Afghan presidential candidates sign power-sharing deal

Afghan presidential candidates sign power-sharing deal
Two candidates in the widely disputed Afghan presidential elections, Ashraf Ghani and Abdullah Abdullah, have signed a unity deal, officials confirmed. The deal will end long-standing tensions over the election results.

The deal signed at Kabul’s presidential palace will see Ashraf Ghani replace the current Afghan President Hamid Karzai. Abdullah will have the newly created post of chief executive, akin to a prime minister.

"I am very happy today that both of my brothers, Dr. Ashraf Ghani and Dr. Abdullah Abdullah, in an Afghan agreement for the benefit of this country, for the progress and development of this country, agreed on the structure affirming the new government of Afghanistan," Karzai said after the signing.

Karzai spokesman Aimal Faizi said that Ghani will be sworn in as the country’s president within a week.

According to the draft agreement seen by Reuters, the deal allows the unity government to call an Afghan national assembly of elders, the so-called Loya Jirga, to help reform election laws and prevent possible crisis situations in the country.

The long-awaited vote count in the presidential election was also announced on Sunday, just several hours after Ghani and Abdullah signed their power-sharing deal.

Afghanistan’s election commission has declared former Finance Minister Ghani as the country’s president-elect, but didn’t provide the final percentages of the vote.

"The Independent Election Commission of Afghanistan declare Dr. Ashraf Ghani Ahmad as the President of Afghanistan," Independent Election Commission chairman, Ahmad Yousuf Nuristani, is cited as saying by Reuters.

Nuristani acknowledged grave flaws in the election process, which the UN audit couldn’t detect, but added that it was the Commission’s duty to declare a victor.

Both Ghani and Abdullah claim to have won the election, and the United Nations has pushed hard for a "national unity government" to avoid a return to the ethnic divisions of the 1990s civil war.

Outgoing Afghan President Hamid Karzai (Reuters / Omar Sobhani)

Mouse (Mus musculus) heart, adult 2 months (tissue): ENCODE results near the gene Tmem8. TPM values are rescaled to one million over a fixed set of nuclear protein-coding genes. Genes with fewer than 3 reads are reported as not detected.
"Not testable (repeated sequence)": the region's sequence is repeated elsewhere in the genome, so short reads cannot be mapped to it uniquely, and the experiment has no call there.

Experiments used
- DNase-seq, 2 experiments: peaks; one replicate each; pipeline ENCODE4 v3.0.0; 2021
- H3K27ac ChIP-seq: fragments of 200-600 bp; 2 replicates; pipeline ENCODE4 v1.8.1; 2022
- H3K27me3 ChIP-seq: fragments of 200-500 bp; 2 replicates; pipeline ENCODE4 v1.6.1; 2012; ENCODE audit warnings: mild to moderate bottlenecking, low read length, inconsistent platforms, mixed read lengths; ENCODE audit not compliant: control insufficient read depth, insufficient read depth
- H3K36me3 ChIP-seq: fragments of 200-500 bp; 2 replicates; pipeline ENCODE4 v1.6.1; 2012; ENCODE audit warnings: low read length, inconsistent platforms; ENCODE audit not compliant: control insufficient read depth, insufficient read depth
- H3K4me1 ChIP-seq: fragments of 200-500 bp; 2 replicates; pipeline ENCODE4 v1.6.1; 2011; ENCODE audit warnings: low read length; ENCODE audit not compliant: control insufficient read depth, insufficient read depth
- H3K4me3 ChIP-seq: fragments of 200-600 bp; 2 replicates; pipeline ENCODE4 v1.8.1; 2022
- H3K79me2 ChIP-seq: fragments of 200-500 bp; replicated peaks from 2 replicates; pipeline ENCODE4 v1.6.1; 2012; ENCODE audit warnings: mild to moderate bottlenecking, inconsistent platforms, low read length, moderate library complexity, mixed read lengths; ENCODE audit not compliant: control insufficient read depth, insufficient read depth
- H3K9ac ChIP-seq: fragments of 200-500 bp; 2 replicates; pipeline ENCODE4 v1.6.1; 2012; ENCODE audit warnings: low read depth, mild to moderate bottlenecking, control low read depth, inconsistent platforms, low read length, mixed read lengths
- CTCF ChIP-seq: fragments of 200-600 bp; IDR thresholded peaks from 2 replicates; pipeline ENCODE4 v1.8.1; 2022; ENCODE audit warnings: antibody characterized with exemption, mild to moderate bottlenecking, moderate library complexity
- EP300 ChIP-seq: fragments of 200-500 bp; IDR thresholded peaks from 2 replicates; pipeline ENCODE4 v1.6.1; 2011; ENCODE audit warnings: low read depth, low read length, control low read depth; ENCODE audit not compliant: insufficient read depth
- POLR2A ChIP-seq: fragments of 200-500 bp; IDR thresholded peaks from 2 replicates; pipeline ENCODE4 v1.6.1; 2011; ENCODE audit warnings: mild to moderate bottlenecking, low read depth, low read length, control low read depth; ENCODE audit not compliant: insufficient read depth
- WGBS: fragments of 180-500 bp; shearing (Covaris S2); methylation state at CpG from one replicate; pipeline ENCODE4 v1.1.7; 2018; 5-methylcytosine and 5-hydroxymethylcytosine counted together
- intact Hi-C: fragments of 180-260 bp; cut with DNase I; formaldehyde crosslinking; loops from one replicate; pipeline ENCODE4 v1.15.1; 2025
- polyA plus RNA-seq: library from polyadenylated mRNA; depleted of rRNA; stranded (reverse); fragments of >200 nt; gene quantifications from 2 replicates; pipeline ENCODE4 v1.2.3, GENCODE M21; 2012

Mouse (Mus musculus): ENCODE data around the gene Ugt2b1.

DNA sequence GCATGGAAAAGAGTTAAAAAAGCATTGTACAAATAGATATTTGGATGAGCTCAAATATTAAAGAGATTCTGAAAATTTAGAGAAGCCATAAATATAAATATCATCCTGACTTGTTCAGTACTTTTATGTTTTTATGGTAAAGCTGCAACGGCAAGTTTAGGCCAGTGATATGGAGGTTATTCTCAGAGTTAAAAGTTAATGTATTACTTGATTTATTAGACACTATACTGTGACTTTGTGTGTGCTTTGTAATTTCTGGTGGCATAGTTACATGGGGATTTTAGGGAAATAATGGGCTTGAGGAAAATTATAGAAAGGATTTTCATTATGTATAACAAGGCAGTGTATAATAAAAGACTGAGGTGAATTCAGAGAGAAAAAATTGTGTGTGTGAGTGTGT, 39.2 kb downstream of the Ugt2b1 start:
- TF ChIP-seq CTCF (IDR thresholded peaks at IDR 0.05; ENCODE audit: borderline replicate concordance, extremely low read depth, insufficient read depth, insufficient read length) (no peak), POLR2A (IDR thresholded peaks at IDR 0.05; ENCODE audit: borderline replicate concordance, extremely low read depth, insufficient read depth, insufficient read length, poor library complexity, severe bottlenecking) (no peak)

A bilateral security agreement with the US will be one of the first documents to be signed by the new president. The deal allows a force of about 12,000 US troops to stay on into 2015 for training and support duties.

In November 2013, President Karzai said he would not sign the deal immediately and that the US needed to bring peace to Afghanistan before any agreement was reached.

Washington has criticized President Hamid Karzai’s government for delaying the signing of the treaty. Both Ghani and Abdullah have promised to sign the agreement.

According to the NATO commander, US General Philip Breedlove, the unity government will enable the rapid conclusion of the unity agreement.

"We are hoping for very fast signatures. And that would be important because it brings great stability to the conversation of our continued support," he said. "We've had fruitful conversations with both of the candidates. We believe that they are very, very close also to forming that unity government, which we think is very important," Breedlove added.

In July, Ashraf Ghani, former World Bank economist and a former finance minister in Karzai’s transitional government, emerged as the winner of the second round of the Afghan presidential election, gaining 56.4 percent of the vote. His rival, Abdullah Abdullah, a former foreign minister, picked up 43.4 percent, but he didn’t accept the loss.

However, April’s first round revealed it was Abdullah who was leading the race. He had 41.9 percent, which is 4.3 percent more than Ghani (37.6 percent).

Abdullah gets his support from the Tajiks, Persian-speaking people of Iranian origin, and other northern ethnic groups, while Ghani is backed by the Pashtun tribes in the south and east of the country.

The Afghan presidential elections took place on April 5, despite Taliban threats to disrupt the vote “at any cost.” Due to an unexpectedly high turnout, polling was extended by over an hour. A total of 12 million Afghan citizens were eligible to vote. With over seven million voting, the turnout was roughly 58 percent.

From the beginning, Abdullah and Ghani were believed to have the best chance of winning.